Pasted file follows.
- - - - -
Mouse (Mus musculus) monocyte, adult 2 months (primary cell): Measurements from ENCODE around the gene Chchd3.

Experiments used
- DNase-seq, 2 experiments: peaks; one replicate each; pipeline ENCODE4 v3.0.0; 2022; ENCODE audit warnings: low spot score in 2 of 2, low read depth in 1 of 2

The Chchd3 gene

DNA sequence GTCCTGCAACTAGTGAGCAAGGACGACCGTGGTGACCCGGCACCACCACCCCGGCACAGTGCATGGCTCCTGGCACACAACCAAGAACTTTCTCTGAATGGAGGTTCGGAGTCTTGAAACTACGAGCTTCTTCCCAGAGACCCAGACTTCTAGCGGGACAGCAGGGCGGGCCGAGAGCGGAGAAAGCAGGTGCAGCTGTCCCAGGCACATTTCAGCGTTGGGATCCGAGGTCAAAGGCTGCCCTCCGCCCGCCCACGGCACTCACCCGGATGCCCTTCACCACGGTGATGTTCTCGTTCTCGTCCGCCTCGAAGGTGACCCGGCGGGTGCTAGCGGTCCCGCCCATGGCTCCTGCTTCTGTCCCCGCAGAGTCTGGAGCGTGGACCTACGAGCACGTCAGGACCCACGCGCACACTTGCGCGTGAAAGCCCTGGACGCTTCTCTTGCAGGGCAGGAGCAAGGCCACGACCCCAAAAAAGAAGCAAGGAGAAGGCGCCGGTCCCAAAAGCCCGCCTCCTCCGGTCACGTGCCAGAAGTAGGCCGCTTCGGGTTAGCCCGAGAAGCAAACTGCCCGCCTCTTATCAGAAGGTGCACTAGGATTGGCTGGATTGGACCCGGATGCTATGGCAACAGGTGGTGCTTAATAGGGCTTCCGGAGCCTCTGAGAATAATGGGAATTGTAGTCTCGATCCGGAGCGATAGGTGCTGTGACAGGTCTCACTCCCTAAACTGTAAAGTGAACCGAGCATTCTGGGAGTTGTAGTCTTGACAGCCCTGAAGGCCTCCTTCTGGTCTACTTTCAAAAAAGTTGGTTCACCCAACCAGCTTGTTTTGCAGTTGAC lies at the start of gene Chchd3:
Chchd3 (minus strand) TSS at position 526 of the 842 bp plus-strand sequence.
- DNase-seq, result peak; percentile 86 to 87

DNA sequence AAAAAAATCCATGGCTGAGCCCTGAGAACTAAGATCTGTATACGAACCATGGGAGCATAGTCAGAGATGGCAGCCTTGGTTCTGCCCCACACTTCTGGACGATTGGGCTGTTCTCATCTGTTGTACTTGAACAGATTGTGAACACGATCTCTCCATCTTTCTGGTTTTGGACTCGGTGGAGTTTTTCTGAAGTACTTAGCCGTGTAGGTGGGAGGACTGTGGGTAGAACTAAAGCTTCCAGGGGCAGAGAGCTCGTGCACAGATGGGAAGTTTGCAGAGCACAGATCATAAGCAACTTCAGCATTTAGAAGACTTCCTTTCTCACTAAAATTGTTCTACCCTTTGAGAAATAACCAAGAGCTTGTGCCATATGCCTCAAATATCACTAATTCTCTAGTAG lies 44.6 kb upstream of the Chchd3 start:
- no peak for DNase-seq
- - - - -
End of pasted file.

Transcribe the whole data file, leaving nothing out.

Mouse (Mus musculus) monocyte, adult 2 months (primary cell): Measurements from ENCODE around the gene Chchd3.

Experiments used
- DNase-seq, 2 experiments: peaks; one replicate each; pipeline ENCODE4 v3.0.0; 2022; ENCODE audit warnings: low spot score in 2 of 2, low read depth in 1 of 2

The Chchd3 gene

DNA sequence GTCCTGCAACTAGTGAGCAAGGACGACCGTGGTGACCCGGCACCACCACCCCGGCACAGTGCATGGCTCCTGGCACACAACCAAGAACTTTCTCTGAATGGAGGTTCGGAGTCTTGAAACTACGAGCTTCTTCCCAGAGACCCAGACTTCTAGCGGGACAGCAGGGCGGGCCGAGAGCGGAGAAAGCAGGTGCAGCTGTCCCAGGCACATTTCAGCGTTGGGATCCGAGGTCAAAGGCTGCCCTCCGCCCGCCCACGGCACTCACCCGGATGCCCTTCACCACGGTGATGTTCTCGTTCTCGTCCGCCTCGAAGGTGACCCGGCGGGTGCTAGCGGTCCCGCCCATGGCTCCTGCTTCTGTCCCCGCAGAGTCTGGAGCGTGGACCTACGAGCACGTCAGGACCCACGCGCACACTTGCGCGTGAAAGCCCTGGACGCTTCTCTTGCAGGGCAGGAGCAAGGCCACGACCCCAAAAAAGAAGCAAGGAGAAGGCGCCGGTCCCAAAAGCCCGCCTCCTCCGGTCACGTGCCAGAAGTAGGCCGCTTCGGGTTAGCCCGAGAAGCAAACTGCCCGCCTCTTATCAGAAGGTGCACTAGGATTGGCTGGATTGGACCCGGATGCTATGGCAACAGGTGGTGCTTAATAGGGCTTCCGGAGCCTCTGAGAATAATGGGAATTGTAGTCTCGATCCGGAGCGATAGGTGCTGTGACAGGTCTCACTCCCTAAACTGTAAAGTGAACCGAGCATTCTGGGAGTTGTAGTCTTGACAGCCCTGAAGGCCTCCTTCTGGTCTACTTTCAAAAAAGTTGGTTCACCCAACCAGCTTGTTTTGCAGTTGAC lies at the start of gene Chchd3:
Chchd3 (minus strand) TSS at position 526 of the 842 bp plus-strand sequence.
- DNase-seq, result peak; percentile 86 to 87

DNA sequence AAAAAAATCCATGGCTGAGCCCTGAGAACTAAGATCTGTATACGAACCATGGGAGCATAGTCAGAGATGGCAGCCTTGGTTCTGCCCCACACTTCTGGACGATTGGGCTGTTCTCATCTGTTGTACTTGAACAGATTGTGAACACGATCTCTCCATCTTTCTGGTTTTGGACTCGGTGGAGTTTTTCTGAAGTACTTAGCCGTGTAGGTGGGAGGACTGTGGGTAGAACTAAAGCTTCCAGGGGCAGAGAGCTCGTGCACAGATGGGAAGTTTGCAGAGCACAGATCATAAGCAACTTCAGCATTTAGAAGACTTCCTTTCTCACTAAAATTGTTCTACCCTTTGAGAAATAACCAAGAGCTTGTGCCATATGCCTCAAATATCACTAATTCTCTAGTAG lies 44.6 kb upstream of the Chchd3 start:
- no peak for DNase-seq